Next up, the world premiere of the Queensland Premier’s Drama Award-winning play The Holidaysby David Megarrity, directed by Matilda Award-wining Bridget Boyle. This sensory feast will transport audiences to a quintessentially Queensland beach getaway for a touching meditation on mortality.

 

 

Posing the question, ‘what’s our responsibility to the future’ and set in the wake of a nuclear disaster, The Children is written by one of the UK’s hottest young playwrights in Lucy Kirkwood and will be directed by Zoe Tuffin.

 

Then, one of the most anticipated stage stories of the year – and an Australian coup – the world premiere stage version of Trent Dalton’s wildly successful novel Boy Swallows Universe brings Brisbane unforgettably to life under the direction of Sam Strong. Adapted for stage by Tim McGarry and presented in partnership with Brisbane Festival, the play will see the blockbuster Australian novel burst onto stage.

 

 

In October, the Griffin award-winning Prima Facie, by playwright Suzie Miller presents an urgent, gripping one woman show which mounts an irresistible call for change through its powerful story of a defense barrister who finds herself on the wrong side of the system, directed by Lee Lewis.

 

 

The Season 2020 finale is the world premiere and Queensland exclusive of Phaedrawhich satirically transplants one of drama’s great heroines to a Queensland that has seceded from the rest of Australia. From the minds of Queensland’s own Belloo Creative, written by the acclaimed Katherine Lyall-Watson and directed by Caroline Dunphy, the play sees the return of the much-loved Angie Milliken to Queensland Theatre’s stage.

As the company celebrates 50 seasons of stories, it is especially proud of the success of the immediate past. Under the Artistic Direction of Sam Strong and the executive leadership of Amanda Jolly, Queensland Theatre has made concrete its vision of leading from Queensland – with key achievements including a new name, a new theatre, record audiences and growth, national industry leadership through gender parity of writers and directors for four successive years, more diverse voices, more new stories and world premieres, and the next generation of Aboriginal and Torres Strait Islander stories. These successes and so much more will be celebrated throughout Season 2020.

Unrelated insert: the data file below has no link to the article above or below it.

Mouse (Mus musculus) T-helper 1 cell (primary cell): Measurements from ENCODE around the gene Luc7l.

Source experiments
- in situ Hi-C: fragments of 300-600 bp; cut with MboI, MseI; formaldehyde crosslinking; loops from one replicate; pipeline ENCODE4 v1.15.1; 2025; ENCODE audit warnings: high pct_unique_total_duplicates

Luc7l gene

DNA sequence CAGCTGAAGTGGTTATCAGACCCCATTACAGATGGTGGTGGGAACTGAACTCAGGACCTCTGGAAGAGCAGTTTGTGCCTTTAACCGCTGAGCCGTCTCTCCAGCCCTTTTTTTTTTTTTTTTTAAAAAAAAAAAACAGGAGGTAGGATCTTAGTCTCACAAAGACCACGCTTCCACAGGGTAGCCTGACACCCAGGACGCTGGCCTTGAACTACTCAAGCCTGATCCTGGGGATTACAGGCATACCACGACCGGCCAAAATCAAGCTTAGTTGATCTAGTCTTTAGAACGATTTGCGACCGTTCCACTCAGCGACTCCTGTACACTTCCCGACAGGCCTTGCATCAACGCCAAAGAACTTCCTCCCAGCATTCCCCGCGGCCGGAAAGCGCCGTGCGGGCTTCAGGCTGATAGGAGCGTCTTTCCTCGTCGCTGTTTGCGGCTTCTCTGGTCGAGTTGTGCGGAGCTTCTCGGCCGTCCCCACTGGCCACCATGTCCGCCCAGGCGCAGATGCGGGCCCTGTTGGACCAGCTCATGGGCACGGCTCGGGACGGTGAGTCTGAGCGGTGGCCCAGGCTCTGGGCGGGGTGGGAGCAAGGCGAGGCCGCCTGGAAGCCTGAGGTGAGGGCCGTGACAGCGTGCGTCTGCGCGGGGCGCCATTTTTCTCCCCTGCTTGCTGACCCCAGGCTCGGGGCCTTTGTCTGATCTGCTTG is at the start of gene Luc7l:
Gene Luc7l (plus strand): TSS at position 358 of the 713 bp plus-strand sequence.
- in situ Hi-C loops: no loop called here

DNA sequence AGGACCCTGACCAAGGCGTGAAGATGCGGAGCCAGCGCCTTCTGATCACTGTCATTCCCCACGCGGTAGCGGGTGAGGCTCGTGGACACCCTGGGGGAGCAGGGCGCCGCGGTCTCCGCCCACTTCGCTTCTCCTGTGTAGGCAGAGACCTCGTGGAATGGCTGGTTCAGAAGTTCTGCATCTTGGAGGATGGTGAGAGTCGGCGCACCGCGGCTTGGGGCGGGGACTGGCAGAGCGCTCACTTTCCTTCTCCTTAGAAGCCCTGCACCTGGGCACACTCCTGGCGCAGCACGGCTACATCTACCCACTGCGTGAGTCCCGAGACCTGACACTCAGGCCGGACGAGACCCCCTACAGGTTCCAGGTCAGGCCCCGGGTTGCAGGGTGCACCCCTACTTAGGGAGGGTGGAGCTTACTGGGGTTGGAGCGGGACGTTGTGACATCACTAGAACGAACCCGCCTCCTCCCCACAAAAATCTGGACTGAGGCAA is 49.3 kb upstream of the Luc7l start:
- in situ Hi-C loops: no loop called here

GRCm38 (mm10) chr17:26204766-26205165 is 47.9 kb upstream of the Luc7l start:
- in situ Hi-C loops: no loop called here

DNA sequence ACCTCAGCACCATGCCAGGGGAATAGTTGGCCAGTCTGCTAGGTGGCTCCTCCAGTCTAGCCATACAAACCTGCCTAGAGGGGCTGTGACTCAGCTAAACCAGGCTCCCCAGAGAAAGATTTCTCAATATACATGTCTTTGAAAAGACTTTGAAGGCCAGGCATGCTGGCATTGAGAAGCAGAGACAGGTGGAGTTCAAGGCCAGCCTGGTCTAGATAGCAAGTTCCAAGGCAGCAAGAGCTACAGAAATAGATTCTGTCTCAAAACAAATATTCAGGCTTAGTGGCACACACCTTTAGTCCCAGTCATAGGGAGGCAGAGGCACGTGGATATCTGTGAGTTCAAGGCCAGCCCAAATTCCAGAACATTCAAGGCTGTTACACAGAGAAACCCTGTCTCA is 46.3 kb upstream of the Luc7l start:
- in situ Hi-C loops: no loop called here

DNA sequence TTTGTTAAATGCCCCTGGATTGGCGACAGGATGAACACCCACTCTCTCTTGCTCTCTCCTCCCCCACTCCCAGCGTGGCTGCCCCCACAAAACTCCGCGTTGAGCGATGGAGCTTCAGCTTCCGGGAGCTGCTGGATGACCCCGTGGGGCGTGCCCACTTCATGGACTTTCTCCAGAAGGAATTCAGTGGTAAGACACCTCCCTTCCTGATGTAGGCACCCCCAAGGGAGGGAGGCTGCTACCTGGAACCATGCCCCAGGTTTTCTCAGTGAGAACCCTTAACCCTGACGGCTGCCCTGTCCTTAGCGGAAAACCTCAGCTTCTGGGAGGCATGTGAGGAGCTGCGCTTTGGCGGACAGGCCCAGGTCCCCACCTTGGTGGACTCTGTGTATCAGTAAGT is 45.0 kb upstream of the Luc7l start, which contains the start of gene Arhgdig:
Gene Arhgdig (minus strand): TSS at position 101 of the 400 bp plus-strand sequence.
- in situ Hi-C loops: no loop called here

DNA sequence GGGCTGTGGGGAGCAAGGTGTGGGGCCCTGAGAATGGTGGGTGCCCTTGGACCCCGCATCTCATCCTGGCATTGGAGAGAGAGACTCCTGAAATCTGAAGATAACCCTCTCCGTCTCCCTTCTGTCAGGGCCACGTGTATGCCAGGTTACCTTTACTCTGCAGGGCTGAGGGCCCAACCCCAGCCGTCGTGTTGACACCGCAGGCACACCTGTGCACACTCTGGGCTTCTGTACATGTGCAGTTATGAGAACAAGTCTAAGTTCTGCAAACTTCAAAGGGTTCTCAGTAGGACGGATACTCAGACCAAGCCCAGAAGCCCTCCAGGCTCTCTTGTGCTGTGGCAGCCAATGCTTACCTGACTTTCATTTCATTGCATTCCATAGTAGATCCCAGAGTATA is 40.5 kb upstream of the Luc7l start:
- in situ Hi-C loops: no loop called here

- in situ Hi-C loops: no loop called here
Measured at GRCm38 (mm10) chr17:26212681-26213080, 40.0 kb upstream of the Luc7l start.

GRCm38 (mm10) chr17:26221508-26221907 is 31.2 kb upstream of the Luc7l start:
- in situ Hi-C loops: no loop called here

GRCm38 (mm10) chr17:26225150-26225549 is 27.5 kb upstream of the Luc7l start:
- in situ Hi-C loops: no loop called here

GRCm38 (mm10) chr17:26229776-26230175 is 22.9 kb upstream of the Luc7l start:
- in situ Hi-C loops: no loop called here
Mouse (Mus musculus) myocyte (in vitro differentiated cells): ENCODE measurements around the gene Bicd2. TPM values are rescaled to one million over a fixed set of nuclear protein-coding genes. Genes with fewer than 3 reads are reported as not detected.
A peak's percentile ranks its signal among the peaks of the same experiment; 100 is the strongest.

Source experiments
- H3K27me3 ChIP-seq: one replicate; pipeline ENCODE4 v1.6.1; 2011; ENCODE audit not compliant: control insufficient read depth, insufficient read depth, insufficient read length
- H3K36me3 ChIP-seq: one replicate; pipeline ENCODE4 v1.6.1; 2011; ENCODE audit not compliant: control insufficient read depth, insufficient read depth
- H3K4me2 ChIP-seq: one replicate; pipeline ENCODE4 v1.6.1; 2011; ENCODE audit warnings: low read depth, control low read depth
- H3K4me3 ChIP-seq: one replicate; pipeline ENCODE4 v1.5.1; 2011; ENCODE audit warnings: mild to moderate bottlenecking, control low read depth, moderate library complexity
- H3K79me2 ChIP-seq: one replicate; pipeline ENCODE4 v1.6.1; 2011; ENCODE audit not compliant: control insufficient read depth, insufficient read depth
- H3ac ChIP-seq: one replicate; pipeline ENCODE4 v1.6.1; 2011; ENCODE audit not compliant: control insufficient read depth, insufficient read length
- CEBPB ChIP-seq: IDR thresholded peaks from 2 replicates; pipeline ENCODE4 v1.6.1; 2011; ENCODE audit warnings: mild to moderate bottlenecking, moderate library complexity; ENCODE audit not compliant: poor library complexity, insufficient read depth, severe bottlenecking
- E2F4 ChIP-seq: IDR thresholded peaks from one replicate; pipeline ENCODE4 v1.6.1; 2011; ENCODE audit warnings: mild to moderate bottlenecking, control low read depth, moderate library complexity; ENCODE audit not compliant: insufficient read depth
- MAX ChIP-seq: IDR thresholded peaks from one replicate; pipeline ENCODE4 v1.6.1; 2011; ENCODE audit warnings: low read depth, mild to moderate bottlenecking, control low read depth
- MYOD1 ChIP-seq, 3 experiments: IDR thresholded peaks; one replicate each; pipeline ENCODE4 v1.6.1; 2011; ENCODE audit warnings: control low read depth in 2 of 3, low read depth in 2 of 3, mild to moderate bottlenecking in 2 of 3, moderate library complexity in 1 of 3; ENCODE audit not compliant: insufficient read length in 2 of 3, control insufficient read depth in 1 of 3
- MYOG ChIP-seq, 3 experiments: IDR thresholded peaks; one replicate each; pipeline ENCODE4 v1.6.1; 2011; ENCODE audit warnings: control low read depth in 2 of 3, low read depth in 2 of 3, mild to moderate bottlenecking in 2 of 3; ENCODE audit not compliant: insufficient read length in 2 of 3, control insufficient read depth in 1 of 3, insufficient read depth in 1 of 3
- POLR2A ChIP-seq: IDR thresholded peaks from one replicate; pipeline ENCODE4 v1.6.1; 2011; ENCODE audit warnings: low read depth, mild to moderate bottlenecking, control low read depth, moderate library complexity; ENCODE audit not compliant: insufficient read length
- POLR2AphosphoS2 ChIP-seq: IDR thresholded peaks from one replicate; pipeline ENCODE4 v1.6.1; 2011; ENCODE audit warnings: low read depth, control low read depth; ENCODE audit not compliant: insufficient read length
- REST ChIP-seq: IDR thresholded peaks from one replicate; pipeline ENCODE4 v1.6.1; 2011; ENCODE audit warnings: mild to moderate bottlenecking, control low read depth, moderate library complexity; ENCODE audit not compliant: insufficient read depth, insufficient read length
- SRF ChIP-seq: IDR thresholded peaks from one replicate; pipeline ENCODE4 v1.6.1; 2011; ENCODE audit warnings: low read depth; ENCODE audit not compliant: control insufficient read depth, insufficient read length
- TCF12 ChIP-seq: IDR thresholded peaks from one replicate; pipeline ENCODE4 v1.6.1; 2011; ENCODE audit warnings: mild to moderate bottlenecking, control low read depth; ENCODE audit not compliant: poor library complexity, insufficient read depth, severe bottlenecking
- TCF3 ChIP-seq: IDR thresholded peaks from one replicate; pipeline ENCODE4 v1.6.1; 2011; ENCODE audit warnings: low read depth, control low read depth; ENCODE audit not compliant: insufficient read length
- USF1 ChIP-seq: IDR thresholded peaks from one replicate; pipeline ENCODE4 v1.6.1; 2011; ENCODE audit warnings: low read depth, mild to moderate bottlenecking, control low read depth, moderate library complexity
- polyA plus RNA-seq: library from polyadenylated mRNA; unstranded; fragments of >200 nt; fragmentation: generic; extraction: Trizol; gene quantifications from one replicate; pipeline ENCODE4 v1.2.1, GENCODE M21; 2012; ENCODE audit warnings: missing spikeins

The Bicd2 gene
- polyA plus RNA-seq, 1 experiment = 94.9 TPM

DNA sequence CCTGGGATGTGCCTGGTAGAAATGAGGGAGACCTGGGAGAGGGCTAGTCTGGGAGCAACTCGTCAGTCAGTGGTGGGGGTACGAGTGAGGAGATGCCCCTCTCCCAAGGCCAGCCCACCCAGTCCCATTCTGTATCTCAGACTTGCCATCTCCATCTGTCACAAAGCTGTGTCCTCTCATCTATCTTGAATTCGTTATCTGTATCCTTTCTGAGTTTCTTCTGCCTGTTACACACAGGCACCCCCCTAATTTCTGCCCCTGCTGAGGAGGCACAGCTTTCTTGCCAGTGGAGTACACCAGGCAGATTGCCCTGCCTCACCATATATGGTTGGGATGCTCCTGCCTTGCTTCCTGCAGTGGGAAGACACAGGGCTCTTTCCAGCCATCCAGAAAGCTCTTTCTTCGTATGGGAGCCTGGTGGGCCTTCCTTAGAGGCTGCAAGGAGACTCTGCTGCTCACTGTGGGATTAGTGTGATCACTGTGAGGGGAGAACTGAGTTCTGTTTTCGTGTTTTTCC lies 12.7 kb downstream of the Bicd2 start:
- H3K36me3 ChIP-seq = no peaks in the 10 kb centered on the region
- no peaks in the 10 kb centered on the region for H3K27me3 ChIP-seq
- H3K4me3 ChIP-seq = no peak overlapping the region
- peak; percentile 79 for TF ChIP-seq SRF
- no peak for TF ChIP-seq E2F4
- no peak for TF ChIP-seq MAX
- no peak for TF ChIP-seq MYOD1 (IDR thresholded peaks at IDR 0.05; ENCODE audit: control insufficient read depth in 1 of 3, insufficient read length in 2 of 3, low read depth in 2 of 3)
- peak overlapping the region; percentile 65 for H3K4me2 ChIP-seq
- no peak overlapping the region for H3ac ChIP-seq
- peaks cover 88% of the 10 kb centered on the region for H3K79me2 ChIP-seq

Sam Strong paid tribute to Queensland Theatre and audiences as he bids farewell.

“I am so grateful to have had the opportunity to lead Queensland Theatre and am so proud of what we have achieved together over the last four years. I’ve loved living, working and sitting in lots of theatres in Queensland, including the one we built together. Thank you for so generously embracing me and the Company’s work. Brisbane really does have the warmest audiences in Australia.  I can’t wait to return to those audiences as a punter and as a director in 2020.”

 

 

25
May
19

Boy Swallows Universe takes to the stage

 

 

Queensland Theatre and Brisbane Festival to produce the world premiere season of Trent Dalton’s breakout mega-hit novel

 

In a huge coup, Queensland Theatre has secured the rights for the world premiere of the stage version of Brisbane-born Australian author Trent Dalton’s breakout mega-hit novel, Boy Swallows Universe.

Queensland Theatre’s Artistic Director Sam Strong will direct an adaptation by Tim McGarry in a co-production between Queensland Theatre and Brisbane Festival. The stage version of Boy Swallows Universe will have its world premiere as part of Brisbane Festival in September 2020, in the 50th year of Queensland Theatre, Sam Strong’s final season as Artistic Director and Louise Bezzina’s first season as Artistic Director of Brisbane Festival.

The announcement comes on the back of a record-breaking four-prize win for Dalton at the Australian Book Industry Awards, with the novel officially becoming Australia’s number 1 book overall, and number 1 fiction book, as measured by Nielsen BookScan last week. On Wednesday Dalton was included in the 2019 longlist for the Miles Franklin Award, Australia’s most prestigious writing accolade.